Coughs and sore throats are two of the most common childhood complaints. So it’s likely that your child will get one, the other or both at some point in their young life.
What is a cough/sore throat?
A cough is a sign that nerves in the pharynx (upper throat), larynx (throat), trachea (main breathing tube) or large bronchi (breathing tubes in the lungs) are irritated.
A sore throat (also known as pharyngitis) is visible as inflammation or redness of the tissues. The main parts of the throat that are usually affected are the back of the throat, the tonsils or the larynx (the part of the throat that contains the vocal cords).
What causes coughs/sore throats?
A cough is usually caused by a viral or bacterial infection like a cold or flu. But it can be the sign of something more serious, like croup, bronchiolitis, whooping cough, and pneumonia – so it’s important to get it checked out if you’re worried. Other reasons for coughs developing include asthma, allergies, gastro-oesophageal reflux or cystic fibrosis.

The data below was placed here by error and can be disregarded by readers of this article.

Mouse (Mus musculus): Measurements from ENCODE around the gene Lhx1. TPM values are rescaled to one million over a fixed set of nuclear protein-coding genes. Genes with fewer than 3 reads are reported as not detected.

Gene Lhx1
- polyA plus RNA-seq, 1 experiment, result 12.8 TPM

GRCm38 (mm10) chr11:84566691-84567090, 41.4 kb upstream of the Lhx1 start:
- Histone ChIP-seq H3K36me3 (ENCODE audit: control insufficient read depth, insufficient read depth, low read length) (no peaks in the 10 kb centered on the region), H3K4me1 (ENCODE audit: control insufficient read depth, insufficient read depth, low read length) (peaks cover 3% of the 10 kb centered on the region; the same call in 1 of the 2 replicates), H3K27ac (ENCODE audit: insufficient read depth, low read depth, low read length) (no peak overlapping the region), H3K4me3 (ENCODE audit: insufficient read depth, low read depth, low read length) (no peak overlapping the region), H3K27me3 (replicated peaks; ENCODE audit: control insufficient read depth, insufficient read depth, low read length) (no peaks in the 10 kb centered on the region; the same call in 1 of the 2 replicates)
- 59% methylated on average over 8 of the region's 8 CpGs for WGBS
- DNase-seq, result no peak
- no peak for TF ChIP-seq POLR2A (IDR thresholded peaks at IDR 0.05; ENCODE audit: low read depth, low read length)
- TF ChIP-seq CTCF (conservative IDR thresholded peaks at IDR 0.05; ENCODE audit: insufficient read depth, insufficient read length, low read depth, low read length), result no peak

Sore throats can be caused by tonsillitis and other viral illnesses, such as chicken pox, measles and mumps.
What are the symptoms of a cough/sore throat?
Different types of cough have different types of symptoms:
• Viral croup causes a barking cough, with rapid and harsh breathing
• A whooping cough is a ‘whooping’ noise as the child draws in breath
• Asthmatic coughs are often worse at night or when it’s cold
• Cold and flu coughs usually come with a stuffy, runny nose
You’ll know if it’s a sore throat because:
• You child will cry or complain when swallowing
• They might drool
• You’ll usually be able to see or feel swollen glands in the neck
Treating coughs and sore throats
• Give plenty of cold drinks and food (ice cream and jelly can help)
• Try humidifying the room to help breathing (by placing a wet towel in front of the radiator)
• Medicine such as Nurofen for Children can also help soothe the pains of colds, flu and sore throats
• For older children you could use Strepsils throat lozenges
For more information please contact your local GP.